## Graphing

Read these sections and complete the questions at the end of each section. First, we'll look at the available methods to portray distributions of quantitative variables. Then, we'll introduce the stem and leaf plot and how to capture the frequency of your data. We'll also discuss box plots for the purpose of identifying outliers and for comparing distributions and bar charts for quantitative variables. Finally, we'll talk about line graphs, which are based on bar graphs.

### Stem and Leaf Displays

1. False: Stem and leaf displays can be unwieldy with large amounts of data because every single data value is shown in the figure.

2. 132: The highest value is 132. You multiply the stem by 10 and add the leaf. For the highest value, this is $(10)(13)+2$.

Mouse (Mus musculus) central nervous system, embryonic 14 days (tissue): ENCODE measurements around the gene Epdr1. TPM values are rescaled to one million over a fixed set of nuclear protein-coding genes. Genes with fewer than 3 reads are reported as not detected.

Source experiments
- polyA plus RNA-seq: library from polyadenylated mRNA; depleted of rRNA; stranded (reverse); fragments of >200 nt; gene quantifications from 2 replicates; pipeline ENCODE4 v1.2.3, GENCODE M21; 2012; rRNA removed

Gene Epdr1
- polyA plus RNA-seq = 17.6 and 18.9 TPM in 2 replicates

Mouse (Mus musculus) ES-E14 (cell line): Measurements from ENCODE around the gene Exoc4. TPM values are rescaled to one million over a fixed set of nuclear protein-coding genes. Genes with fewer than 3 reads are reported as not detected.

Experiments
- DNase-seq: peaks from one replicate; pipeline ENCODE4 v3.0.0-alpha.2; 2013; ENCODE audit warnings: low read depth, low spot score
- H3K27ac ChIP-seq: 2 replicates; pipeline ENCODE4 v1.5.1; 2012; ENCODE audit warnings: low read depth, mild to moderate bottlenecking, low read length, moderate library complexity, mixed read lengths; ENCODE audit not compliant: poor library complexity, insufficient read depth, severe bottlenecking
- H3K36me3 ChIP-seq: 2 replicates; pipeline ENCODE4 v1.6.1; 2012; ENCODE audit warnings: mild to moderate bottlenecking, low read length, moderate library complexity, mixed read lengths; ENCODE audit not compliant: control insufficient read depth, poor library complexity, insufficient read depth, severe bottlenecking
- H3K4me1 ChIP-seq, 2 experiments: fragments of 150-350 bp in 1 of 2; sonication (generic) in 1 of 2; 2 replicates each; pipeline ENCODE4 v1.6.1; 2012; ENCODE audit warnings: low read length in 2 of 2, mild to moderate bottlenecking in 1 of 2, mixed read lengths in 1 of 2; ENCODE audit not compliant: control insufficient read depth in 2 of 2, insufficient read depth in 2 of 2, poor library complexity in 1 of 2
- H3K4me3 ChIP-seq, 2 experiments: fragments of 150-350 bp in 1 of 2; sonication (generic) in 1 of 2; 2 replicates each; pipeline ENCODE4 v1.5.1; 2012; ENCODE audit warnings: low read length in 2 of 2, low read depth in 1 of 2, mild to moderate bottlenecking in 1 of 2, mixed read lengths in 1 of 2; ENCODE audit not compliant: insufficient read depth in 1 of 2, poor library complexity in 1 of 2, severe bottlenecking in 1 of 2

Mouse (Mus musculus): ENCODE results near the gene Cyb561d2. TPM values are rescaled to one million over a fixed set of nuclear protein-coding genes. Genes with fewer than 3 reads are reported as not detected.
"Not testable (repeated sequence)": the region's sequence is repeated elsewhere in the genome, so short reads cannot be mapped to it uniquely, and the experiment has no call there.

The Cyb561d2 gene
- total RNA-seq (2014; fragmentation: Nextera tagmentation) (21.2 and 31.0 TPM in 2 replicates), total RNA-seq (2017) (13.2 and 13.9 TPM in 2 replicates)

3. 4: There are four scores with a stem of four: 44, 47, 48, and 49.

4. 6: The stems are multiplied by one, so the highest is $(1)(6)+0.0$.

5. The stems are multiplied by one, so the lowest is (1)(-2) - 0.8. Note that with negative stems, the leaves are subtracted.

6. True: Back-to-back stem and leaf displays are good for comparing two groups.

7. False: Stem and leaf displays are not well suited for comparing three or more groups.